§ MR. MACARTNEY
said, he would beg to ask the Secretary to the Treasury whether, in compliance with the provisions of the Act 9 &c 10 Vict. c. 92, the accounts and vouchers of the Expenditure for the several Branches of the Service in the War Department for the year ending the 31st day of March, 1857, had been sent complete for examination and audit to the Office of the Commissioners for Auditing the Public Accounts; and, if not, what is the cause of the delay, and in what section of the department the accounts have not been so completed; also, whether the outstanding accounts for the Service of the Army in the Crimea during the years 1854, 1855, and 1856, have been examined, arranged, and reported upon to the Audit Office or Treasury, for which service a first class Commissary General has been retained upon full pay since the close of the War in the East?
§ MR. G. A. HAMILTON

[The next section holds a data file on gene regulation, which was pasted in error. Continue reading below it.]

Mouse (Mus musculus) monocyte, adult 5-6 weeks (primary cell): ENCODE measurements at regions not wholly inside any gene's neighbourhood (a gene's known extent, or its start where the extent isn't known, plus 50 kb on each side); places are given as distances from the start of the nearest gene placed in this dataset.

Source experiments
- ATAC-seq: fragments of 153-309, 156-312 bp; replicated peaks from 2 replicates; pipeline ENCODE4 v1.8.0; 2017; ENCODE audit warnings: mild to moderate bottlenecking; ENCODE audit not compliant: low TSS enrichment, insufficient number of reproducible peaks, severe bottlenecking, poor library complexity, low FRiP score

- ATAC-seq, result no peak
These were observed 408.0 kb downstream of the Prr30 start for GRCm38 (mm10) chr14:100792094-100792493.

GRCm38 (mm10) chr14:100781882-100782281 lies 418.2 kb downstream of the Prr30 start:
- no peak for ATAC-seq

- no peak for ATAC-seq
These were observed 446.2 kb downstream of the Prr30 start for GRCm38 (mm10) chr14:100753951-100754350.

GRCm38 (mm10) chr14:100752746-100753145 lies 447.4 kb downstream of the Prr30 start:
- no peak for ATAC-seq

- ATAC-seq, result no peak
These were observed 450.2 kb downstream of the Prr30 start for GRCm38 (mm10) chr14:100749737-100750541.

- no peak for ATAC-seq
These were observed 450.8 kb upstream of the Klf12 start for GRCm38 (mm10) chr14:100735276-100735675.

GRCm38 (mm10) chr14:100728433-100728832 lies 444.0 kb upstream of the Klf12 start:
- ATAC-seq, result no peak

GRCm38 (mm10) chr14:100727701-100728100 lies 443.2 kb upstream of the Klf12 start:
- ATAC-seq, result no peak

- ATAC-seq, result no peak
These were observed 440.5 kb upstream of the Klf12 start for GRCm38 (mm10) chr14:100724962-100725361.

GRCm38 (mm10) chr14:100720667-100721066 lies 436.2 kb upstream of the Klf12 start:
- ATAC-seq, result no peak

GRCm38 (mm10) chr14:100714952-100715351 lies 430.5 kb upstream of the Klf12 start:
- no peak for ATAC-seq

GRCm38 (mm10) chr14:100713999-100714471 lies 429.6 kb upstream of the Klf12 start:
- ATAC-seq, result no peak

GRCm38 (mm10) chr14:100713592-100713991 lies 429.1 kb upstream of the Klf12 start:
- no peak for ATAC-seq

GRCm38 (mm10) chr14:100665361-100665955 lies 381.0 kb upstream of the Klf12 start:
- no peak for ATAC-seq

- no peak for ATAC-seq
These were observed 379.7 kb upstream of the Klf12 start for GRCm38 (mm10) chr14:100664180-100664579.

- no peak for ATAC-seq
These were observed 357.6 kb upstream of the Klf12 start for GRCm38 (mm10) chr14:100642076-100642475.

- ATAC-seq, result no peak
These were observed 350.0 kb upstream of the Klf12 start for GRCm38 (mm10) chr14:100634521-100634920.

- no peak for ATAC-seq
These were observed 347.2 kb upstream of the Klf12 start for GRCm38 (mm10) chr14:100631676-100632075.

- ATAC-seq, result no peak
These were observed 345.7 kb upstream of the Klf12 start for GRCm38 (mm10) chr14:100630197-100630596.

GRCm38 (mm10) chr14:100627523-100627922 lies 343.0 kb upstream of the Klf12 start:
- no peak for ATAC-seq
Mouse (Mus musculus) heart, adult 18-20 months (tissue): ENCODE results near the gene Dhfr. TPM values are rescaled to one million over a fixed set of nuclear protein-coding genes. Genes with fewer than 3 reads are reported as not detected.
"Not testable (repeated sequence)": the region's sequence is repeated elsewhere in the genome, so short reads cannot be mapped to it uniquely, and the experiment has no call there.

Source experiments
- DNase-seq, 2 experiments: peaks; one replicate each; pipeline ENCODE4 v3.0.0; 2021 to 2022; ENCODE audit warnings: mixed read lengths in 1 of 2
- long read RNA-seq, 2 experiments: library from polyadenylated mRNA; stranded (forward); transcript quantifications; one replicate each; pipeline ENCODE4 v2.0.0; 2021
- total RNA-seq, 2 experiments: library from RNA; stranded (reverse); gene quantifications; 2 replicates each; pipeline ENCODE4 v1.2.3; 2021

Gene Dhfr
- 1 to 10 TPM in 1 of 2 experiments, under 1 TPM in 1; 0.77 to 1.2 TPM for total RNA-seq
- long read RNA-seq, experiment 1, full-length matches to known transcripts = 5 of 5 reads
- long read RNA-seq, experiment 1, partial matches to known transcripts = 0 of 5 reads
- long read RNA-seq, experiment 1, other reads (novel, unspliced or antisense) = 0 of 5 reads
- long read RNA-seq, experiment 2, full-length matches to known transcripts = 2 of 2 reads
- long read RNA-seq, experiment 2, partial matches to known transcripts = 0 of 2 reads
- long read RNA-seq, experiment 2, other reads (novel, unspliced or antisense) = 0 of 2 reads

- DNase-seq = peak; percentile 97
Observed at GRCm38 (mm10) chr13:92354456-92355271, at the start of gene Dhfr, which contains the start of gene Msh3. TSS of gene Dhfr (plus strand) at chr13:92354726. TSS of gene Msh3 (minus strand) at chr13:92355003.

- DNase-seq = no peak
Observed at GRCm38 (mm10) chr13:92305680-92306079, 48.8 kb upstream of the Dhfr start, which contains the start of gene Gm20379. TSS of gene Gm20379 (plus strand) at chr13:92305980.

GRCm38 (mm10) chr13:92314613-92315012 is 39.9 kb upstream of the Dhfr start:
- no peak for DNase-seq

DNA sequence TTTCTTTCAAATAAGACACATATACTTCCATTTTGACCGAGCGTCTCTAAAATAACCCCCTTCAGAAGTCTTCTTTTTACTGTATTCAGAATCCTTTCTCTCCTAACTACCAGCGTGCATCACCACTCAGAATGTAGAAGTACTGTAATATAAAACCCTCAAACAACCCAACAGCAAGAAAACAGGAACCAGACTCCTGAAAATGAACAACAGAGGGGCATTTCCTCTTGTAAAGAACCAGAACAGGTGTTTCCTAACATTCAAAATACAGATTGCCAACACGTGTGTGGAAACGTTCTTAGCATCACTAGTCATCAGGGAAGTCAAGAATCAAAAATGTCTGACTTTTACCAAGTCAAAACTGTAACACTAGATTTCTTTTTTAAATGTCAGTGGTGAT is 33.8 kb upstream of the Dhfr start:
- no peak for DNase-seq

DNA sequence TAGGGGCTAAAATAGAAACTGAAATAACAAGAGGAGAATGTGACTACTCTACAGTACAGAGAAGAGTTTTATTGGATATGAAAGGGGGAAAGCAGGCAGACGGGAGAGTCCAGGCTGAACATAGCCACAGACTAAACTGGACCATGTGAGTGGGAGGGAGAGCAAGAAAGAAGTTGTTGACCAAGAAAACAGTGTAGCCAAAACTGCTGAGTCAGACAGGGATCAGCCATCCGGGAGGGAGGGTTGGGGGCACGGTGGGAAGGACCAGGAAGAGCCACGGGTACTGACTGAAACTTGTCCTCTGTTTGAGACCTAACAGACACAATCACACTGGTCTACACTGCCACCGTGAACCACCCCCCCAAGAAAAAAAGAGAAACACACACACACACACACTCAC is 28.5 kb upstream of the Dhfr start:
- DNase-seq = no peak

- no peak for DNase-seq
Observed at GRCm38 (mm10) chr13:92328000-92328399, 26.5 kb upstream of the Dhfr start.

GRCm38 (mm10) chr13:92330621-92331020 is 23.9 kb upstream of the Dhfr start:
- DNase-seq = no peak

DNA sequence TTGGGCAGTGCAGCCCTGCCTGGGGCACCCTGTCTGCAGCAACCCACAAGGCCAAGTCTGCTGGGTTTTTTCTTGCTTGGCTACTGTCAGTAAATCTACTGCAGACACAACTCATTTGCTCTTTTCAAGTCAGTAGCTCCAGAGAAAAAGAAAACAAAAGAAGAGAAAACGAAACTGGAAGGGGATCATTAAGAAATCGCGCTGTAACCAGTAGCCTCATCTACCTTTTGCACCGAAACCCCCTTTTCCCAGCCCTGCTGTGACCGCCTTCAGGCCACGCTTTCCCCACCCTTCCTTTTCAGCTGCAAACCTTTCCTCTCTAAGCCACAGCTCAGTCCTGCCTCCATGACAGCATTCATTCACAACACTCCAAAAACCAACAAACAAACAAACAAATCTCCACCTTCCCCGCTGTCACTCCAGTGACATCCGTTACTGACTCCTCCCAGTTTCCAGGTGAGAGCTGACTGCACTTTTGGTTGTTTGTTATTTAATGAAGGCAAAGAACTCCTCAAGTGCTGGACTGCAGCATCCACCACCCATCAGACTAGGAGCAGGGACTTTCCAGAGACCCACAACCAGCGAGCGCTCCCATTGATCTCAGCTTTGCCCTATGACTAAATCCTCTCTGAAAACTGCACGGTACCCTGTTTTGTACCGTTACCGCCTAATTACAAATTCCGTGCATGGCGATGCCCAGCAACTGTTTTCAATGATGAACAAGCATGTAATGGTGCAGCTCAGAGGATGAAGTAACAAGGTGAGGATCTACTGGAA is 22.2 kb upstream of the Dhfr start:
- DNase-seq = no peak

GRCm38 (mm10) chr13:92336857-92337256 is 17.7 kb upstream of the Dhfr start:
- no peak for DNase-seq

said that, in answer to the first part of his hon. Friend's question, he had to state that the accounts and vouchers for the several branches of the Service under the management of the War Department, for the year ending 31st of March last, had been sent in on the 30th of last month for examination and audit to the Office of the Commissioners for auditing the Public Accounts. In reply to the next part of the question, he had to inform his hon. Friend and the House that the result of the examination of the Commissariat accounts, forwarded by the Audit Commissioners for the years 1854 and 1855, had been duly reported upon to the Audit Office. With respect to the accounts of 1856 and 1857, he had to state that steps had been taken for their final adjustment, but they had not yet been completed, thirteen months being allowed by the Act of Parliament for that operation. The store accounts of the Commissariat attached to the Army of the Crimea had been examined and arranged, and would be reported upon on the receipt of a letter from the Audit Office relative to the accounts of the year 1855. The whole of the records of the service, both for cash and stores, could not be put away until the final decision of the Audit Commissioners upon certain provisional disallowances was received. With regard to the last part of the question, he had to state 179 that Commissary General Adams had been retained, with one book-keeper, to afford such explanations as might be called for in reference to the transactions of sub-accountants, who were dispersed all over the world.